Collaborative Economy Market Update, July 20, 2015
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Hillary Clinton Addresses the Gig Economy: Hillary Clinton thrust the collaborative economy into the political spotlight during her speech at the New School in Manhattan on July 13, 2015. She said that, “This on-demand or so called ‘gig economy’ is creating exciting opportunities and unleashing innovation, but it is also raising hard questions about workplace protections and what a good job will look like in the future.” While she used the platform to declare herself as the “small business president,” she also said that she would “crack down on bosses who exploit employees by misclassifying them,” which could be taken as somewhat anti-sharing economy, as noted by Fortune. In context, her speech was about promoting an economy of fairness to all involved. Read more at Mashable.
Expert Says Collaborative Economy Benefits Below Median Wage Earners Most: Professor Arun Sundararajan addressed a Congressional caucus on the sharing economy in May 2015, describing it, in part, as a “better and sometimes more efficient access, deployment, and use of capital, of labor and of assets.” Two months earlier, in conjunction with Getaround, he had noted that, “the percentage surplus gains enjoyed by below-median income consumers are significantly higher than those enjoyed by above-median income consumers.” Because of this dynamic, John Kartch added in a Forbes magazine article that, “The sharing economy has facilitated the innate American tendency toward entrepreneurship and independence. It is helping Americans pay their bills and lead more balanced lives. It is allowing Americans to pursue happiness on their own terms. Politicians…should stay out of the way.”
Collaborative Economy Business Funding Continues to Skyrocket: The sharing economy has taken the world by storm, and it is evidenced, not only in the success of on-demand concepts, but also by their success in raising cash. Funding has now passed $16 billion, with Airbnb raising $1.5 billion in June and Postmates adding another $80 million to the total funding stack. And it’s not just happening in the U.S. – It’s a global phenomenon. In China, Xiaozhu.com, a technology company linking vacant homes with potential renters, a la Airbnb, recently raised $60 million. Another mainland China company, Didi Kuaidi, just added another $2 billion to its coffers. Keep pace with sharing economy funding by using Catalyst Companies’ detailed, online Collaborative Economy Funding spreadsheet.
Nimber Has Reinvented Collaborative Delivery: Unlike BlaBlaCar and other ride and delivery hailing services, Nimber approaches the sharing concept with a more flexible approach. The Norwegian-based company has now expanded into the UK and is prepared to go far beyond. The company that bills itself as “a social delivery service where you save the environment, make money and do something nice for other people,” matches Senders and Bringers. Senders post online what they need to send and where they need to send it. Bringers browse independently to see if they can help, but their profile also shares their normal trip routes. What is unique is that Bringers may not even need a car. They may only need a pocket or a pet carrier. The service has connected Senders and Bringers to deliver furniture, food, art, antiques and cats. To learn more about Nimber’s business model and growth, read their story in The Guardian.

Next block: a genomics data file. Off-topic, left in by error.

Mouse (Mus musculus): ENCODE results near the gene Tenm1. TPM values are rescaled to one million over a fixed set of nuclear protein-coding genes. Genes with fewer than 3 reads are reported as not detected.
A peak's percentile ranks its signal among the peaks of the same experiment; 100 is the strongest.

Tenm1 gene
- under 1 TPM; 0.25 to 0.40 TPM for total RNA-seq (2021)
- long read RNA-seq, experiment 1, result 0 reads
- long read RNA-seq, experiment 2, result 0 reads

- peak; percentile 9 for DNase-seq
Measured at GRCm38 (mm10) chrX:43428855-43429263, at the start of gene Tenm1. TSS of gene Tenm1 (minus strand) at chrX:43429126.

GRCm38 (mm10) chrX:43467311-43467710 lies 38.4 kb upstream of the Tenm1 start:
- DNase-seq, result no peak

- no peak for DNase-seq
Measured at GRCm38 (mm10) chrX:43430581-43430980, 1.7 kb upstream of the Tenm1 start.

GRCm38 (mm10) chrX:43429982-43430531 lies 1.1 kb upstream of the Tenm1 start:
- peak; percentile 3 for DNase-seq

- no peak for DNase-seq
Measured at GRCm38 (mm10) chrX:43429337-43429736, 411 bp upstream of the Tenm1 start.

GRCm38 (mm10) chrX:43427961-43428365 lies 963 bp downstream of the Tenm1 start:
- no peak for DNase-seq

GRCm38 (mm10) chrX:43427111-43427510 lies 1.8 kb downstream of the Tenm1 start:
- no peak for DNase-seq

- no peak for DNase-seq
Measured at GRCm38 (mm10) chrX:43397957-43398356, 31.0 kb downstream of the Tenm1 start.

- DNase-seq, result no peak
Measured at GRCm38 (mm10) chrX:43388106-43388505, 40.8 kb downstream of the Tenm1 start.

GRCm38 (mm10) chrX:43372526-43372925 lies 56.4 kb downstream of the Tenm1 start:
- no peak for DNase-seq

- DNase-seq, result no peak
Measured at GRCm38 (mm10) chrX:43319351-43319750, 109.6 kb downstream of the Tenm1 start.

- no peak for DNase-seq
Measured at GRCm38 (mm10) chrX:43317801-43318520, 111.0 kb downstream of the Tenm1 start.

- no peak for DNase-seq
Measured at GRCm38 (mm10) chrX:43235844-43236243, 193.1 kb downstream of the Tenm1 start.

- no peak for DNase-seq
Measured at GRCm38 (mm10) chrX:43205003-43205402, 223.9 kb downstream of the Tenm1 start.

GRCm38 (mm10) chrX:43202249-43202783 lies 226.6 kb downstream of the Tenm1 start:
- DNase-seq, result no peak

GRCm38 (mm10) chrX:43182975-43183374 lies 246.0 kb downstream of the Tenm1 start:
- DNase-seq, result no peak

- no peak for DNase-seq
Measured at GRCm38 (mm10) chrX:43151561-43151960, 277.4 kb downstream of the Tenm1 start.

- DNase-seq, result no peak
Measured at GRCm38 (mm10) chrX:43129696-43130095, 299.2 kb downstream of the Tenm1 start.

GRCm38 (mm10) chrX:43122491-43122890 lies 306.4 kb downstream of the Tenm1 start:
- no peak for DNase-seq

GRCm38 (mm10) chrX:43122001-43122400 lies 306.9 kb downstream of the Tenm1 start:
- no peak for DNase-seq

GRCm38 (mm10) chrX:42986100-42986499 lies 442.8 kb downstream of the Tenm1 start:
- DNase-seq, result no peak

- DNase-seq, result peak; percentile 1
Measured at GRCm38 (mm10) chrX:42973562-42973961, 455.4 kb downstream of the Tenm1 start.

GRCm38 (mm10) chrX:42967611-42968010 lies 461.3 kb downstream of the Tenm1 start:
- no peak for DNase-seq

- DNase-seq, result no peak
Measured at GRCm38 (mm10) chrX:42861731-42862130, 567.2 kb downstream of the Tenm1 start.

Time to Meet Your Maker: It’s not as ominous as it sounds. It was not all that long ago that the White House held its first Maker Faire. Last month, the Congressional Maker Caucus followed suit by hosting the first Capital Hill Maker Faire in conjunction with the National Week of Making, June 12th through 18th. The objective of the caucus was to raise awareness of the Maker Movement, especially as it relates to its promotion in and through school libraries. Providing positive insight for the unaware and the skeptical, Tim Carrigan, the Senior Library Program Officer at the DC-based Institute of Museum and Library Services emphasized that, “Libraries have long been a place that democratized knowledge and content. This is the next step in that evolution, as we move from a society that emphasizes consumption of knowledge to the co-creation and production of knowledge.” To learn more about the faire and “The Rise of the Makers,” read the complete story in the Library Journal.
It’s Not All Bad News in Baltimore: The city of Baltimore has endured more than its fair share of bad publicity lately, but the collaborative economy concept may be about to turn that around. Baltimore Heritage, Housing Policy Watch, and the city’s urban planning department have begun an initiative to transform 35 abandoned and dilapidated business buildings into shared work spaces with an emphasis on incubating multiple, locally-owned maker businesses in large, vacant buildings. The groups envision the reclaimed buildings as venues for providing jobs that match the city’s workforce. To learn more about this cooperative revitalization of Baltimore and how not-for-profit businesses are lending their support, read the article in CityLab.
Ford Launches GoDrive in London: Time magazine calls Ford’s GoDrive a “Zipcar killer.” It would be difficult to believe that Ford would look at $6 billion car-sharing industry without readily realizing that they are well positioned to carve out a piece of the pie for themselves. (We call that “being resilient.”) The GoDrive pilot program includes 50 cars that can be booked to be picked up at one location and dropped off at another where the parking space is automatically reserved at the time of the reservation. The highly flexible, sharing service requires membership and charges by the minute. Half of the fleet will consist of Focus electric models. Read more at Time.
Image from Wikipedia used under Creative Commons license.